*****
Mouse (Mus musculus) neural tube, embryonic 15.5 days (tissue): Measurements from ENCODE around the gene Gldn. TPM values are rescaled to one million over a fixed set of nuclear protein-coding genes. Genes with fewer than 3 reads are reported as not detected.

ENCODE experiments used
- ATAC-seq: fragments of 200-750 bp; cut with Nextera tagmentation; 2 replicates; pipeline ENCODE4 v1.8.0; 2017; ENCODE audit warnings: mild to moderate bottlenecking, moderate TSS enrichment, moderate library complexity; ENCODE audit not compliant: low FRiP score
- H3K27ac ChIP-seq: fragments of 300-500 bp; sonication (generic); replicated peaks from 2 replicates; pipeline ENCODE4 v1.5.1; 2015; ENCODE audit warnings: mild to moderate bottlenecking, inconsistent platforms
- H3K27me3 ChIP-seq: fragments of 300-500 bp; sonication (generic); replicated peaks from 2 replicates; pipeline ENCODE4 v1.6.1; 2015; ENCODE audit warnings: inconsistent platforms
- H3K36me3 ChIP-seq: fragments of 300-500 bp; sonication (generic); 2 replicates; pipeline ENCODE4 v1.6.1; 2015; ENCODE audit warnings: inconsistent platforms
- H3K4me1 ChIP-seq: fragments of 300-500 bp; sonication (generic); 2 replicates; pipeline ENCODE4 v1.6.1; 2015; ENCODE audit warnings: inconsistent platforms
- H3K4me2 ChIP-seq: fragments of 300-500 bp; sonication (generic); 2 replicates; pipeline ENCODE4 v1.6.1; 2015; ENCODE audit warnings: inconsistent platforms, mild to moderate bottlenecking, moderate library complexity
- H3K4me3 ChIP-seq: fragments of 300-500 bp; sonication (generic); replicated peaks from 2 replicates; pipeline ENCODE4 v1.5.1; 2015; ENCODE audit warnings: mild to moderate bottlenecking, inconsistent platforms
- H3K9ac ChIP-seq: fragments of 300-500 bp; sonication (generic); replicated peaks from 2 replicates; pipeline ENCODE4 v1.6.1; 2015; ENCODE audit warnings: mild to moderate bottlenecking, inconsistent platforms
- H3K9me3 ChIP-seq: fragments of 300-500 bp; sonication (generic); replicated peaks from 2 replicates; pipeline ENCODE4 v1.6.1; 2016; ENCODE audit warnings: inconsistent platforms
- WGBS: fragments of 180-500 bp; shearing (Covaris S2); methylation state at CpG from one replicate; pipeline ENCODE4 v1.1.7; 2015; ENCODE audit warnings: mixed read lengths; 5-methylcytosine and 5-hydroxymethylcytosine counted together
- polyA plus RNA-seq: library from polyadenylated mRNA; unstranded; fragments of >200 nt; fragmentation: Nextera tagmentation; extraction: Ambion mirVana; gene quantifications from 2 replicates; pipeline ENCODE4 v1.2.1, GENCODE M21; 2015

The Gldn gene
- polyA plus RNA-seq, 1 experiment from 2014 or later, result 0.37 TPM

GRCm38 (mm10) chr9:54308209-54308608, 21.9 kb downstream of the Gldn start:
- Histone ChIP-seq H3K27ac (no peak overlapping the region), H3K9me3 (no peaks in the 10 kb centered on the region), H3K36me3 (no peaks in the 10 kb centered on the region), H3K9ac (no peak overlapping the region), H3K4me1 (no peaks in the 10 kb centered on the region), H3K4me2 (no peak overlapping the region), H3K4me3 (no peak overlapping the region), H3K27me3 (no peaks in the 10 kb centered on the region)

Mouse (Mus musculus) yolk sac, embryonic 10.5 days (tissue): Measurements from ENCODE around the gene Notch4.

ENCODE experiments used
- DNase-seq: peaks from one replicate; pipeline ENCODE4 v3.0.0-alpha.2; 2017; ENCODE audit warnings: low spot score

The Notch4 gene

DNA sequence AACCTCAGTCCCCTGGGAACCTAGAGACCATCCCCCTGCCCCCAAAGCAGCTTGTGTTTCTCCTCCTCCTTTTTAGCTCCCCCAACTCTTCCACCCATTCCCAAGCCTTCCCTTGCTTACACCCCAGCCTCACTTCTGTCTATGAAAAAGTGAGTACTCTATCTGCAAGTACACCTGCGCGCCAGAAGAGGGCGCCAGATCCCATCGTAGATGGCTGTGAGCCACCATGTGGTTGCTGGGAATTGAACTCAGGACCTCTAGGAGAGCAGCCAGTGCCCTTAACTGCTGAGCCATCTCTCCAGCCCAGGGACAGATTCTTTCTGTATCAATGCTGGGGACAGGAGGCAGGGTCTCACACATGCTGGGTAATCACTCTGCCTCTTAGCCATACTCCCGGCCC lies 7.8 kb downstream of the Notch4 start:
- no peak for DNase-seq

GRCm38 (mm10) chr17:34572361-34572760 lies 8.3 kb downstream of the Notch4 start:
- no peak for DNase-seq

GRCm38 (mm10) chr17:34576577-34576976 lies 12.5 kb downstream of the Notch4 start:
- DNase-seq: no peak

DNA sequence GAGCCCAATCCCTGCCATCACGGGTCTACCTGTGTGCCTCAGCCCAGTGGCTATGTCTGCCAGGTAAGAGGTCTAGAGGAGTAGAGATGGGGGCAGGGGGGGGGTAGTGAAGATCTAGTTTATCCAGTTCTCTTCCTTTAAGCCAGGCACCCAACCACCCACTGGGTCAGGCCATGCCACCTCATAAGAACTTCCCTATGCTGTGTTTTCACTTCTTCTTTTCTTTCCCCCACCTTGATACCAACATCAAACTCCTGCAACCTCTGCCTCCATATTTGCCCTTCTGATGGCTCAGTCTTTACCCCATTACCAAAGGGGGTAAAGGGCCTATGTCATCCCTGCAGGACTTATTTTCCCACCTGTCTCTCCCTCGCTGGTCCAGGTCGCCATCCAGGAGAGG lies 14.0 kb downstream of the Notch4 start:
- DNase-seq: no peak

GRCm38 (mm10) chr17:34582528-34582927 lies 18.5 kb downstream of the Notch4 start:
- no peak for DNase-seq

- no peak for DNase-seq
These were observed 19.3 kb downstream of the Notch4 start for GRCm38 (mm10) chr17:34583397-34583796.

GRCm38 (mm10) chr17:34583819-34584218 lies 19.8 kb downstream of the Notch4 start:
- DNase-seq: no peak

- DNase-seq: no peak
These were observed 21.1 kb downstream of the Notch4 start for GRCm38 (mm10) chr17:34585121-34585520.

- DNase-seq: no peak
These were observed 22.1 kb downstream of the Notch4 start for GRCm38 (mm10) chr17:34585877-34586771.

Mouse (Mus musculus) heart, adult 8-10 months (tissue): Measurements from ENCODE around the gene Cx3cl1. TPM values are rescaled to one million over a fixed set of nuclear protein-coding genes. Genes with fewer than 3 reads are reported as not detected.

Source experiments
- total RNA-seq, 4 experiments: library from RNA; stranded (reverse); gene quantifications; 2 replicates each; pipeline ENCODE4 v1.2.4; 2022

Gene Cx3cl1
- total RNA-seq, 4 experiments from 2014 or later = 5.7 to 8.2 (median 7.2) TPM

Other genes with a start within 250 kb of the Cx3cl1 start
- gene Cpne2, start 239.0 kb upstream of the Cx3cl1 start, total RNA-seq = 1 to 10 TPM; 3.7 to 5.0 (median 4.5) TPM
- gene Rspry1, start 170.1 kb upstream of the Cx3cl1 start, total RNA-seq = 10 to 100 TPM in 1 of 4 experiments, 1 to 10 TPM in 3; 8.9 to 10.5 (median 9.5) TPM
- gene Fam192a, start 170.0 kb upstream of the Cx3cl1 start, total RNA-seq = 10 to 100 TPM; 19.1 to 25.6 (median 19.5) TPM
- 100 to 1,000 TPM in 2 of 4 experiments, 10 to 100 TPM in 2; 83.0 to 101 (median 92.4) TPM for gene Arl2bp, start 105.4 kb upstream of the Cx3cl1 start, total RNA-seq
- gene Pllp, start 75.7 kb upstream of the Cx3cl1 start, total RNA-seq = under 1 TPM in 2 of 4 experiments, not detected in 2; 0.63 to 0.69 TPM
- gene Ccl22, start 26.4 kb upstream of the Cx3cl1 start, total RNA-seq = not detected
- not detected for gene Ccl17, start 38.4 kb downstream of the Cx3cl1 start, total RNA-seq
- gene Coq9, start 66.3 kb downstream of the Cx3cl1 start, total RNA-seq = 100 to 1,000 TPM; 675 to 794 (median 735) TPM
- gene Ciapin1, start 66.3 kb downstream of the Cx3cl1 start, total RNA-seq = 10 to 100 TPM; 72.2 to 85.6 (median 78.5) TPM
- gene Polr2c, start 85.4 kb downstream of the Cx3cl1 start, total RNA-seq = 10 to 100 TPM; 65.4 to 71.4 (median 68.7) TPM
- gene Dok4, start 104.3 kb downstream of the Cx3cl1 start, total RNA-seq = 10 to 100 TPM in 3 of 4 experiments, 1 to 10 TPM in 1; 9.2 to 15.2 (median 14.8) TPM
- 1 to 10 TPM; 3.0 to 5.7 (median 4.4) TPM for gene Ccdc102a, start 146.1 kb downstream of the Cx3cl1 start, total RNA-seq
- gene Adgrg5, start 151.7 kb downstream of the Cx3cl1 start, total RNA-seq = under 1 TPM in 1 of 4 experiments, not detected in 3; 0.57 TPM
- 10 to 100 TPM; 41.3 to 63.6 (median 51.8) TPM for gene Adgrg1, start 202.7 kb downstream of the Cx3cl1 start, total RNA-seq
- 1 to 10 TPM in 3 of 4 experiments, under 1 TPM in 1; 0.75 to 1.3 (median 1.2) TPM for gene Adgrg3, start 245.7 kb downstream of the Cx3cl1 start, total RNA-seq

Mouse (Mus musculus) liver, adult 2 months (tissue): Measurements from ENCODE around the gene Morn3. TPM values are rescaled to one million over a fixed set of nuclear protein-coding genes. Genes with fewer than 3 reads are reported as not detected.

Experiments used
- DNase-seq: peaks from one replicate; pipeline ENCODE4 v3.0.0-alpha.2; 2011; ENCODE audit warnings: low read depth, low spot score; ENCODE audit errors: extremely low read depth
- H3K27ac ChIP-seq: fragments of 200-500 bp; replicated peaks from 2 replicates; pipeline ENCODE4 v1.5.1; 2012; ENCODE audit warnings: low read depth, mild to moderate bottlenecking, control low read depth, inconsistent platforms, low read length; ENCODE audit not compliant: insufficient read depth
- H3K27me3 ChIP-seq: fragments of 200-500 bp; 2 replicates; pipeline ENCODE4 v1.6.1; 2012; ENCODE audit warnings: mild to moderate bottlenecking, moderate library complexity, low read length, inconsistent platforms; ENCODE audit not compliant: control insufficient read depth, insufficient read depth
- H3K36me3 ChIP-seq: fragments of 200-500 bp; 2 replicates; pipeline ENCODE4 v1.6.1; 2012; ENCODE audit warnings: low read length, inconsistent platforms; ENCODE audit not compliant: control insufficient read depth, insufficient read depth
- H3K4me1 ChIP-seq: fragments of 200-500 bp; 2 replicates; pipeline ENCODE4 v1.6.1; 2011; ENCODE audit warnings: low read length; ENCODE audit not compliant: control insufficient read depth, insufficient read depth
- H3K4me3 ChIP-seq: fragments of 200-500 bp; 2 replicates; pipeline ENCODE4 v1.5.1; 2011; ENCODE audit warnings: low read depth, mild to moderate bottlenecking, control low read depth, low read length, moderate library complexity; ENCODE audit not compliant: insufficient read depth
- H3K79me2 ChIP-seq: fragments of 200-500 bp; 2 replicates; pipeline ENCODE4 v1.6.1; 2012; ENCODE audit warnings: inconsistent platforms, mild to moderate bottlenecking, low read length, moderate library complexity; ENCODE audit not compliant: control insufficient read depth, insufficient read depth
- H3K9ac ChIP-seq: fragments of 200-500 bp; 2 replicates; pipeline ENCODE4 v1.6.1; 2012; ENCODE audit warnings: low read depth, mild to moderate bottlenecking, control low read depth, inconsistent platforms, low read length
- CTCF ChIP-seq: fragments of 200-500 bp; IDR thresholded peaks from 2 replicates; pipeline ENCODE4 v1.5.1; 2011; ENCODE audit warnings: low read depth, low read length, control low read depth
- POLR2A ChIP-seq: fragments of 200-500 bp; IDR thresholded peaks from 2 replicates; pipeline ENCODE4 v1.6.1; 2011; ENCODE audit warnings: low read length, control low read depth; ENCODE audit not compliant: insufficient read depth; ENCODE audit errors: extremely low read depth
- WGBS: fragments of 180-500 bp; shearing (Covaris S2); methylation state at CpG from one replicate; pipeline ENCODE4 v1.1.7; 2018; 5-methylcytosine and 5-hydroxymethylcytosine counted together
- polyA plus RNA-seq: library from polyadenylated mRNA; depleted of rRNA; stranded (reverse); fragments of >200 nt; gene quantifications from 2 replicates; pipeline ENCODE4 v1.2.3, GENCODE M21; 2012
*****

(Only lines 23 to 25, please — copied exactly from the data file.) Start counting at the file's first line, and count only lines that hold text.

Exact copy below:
- no peak for DNase-seq

GRCm38 (mm10) chr17:34572361-34572760 lies 8.3 kb downstream of the Notch4 start:
- no peak for DNase-seq